The expected lifetime of a vacuum cleaner and determining
The day the electric floor-care industry adopts a standard for rating vacuum performance might just be the day it dies.”
That was the opinion expressed by Dick Beall, executive director of the Vacuum Dealer Trade Association (VDTA), regarding the latest volleys on standards between Hoover and Eureka and just about every other vendor in the industry.
“You know what vacuum cleaner is really the best one on the market?” Beall asked. “It’s the next one coming down the road. Every salesman has the right to say that their cleaner is the best because they have to believe in something in order to sell it. And now, if they do that, someone turns around and wants to sue them.
“We don’t need a test or rating that identifies which product is the best and if we have one, it would be the saddest day for the entire industry,” Beall added. “That one vacuum would sell and that one company would enjoy success, but where would the industry be?”
“There would be a decline in sales, a decline in competitiveness and soon, even the company that had the best cleaner would be selling only marginally above what they normally would. There’s no way one company is going to sell all 12 million units.”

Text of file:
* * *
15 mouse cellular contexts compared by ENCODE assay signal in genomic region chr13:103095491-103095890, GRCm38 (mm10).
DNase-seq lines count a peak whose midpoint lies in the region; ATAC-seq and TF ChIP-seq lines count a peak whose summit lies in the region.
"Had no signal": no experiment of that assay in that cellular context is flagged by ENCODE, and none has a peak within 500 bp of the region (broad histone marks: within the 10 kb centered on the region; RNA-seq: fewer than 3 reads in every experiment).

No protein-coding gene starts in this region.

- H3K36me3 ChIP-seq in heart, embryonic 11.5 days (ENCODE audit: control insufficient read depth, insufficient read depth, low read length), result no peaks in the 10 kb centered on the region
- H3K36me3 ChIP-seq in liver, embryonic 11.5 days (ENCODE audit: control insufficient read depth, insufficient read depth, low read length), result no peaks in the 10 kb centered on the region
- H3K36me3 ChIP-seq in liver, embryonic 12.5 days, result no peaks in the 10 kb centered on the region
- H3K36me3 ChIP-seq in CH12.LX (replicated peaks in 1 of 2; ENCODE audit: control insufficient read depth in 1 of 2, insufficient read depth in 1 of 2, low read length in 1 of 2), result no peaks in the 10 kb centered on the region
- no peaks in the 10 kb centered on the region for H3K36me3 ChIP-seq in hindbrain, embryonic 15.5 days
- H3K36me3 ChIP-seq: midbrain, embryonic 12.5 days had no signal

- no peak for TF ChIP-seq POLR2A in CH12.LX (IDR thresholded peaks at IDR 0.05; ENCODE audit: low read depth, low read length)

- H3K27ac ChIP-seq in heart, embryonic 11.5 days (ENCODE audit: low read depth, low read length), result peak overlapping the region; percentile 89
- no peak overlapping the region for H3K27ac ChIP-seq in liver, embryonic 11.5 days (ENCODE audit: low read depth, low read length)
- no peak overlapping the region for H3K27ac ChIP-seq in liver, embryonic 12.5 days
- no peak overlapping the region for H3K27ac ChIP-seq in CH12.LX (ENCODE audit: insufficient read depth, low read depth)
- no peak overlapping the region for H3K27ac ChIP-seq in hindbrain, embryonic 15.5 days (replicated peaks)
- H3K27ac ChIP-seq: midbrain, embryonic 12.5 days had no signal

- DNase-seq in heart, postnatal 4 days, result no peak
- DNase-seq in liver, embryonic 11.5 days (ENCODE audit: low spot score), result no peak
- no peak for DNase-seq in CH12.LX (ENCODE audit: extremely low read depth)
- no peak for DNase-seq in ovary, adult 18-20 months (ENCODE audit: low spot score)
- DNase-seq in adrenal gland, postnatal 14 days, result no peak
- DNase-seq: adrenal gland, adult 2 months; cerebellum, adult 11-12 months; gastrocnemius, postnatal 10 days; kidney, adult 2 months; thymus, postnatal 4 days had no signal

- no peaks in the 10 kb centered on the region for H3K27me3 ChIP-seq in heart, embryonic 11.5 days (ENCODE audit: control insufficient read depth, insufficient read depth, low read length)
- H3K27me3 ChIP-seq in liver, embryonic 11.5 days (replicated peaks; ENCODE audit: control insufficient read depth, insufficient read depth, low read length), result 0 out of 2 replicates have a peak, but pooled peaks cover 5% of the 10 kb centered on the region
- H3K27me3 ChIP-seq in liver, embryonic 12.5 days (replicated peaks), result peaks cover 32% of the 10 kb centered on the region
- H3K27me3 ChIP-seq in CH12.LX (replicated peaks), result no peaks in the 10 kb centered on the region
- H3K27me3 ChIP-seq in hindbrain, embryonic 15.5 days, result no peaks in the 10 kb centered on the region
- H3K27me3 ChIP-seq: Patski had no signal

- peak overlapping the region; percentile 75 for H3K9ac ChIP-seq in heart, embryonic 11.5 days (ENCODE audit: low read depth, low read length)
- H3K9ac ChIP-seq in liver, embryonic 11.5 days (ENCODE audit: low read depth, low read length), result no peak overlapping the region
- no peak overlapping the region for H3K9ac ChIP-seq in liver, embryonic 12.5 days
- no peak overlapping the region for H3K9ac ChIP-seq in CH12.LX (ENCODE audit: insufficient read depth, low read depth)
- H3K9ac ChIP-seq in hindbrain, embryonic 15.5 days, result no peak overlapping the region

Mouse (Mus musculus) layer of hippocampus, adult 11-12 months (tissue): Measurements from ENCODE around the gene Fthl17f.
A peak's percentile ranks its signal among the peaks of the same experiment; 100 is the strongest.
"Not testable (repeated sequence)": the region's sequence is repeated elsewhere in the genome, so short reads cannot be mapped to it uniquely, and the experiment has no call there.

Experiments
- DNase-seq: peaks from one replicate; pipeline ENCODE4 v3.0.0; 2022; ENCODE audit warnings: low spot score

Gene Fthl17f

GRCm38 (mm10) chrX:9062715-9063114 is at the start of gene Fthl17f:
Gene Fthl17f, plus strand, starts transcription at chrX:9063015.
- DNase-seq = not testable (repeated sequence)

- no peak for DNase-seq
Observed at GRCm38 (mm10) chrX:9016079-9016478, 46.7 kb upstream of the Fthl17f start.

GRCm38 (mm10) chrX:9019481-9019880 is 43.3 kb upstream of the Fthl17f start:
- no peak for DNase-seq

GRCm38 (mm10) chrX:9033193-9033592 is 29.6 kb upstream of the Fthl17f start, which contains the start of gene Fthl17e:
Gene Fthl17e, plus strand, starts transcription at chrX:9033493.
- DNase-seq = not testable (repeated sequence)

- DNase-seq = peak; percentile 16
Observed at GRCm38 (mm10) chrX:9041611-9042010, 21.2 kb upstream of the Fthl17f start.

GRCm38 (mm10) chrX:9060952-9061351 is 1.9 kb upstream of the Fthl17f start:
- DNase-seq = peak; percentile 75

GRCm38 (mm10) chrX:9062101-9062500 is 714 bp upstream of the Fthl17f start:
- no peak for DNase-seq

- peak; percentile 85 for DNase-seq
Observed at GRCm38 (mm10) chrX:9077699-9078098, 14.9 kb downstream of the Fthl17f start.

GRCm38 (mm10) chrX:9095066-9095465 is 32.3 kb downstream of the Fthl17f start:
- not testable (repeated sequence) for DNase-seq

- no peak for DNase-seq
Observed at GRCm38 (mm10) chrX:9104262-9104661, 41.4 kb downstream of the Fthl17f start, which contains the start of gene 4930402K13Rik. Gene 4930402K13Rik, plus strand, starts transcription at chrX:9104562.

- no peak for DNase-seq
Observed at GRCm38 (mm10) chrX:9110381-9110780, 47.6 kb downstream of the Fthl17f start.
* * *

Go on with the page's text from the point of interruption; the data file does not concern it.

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Instead of a standard on vac performance, Beall is calling for the industry to concentrate on becoming more consumer conscious.
“We need to educate the consumers on how to better use a vacuum or a deep cleaner. We have to show them how to properly care for their carpet. If a person is vacuuming and they are vacuuming in the wrong direction they could actually be pushing the pile down instead of making it stand up which leads to longer carpet life,” he said. “We must, as an industry, understand that we are in the floor care business, not in the vacuum business.”
Beall instead proposes a standard that rates the life expectancy of a machine, or how much it costs to operate for a year. He said that no other industry has a rating system that categorically states: this machine or appliance does a better job than that one.
“The current talk about standards has not improved the quality level of vacuums as much as the competitive nature of the industry has. When Hoover attacked the performance of specific products, those companies chose to improve their products to be more competitive–not to conform to some standard either real or imagined.”
The current fight over standards is unhealthy for the entire industry, Beall added, saying government intervention is a distinct possibility. “The last thing we need is for the government to get involved,” he said.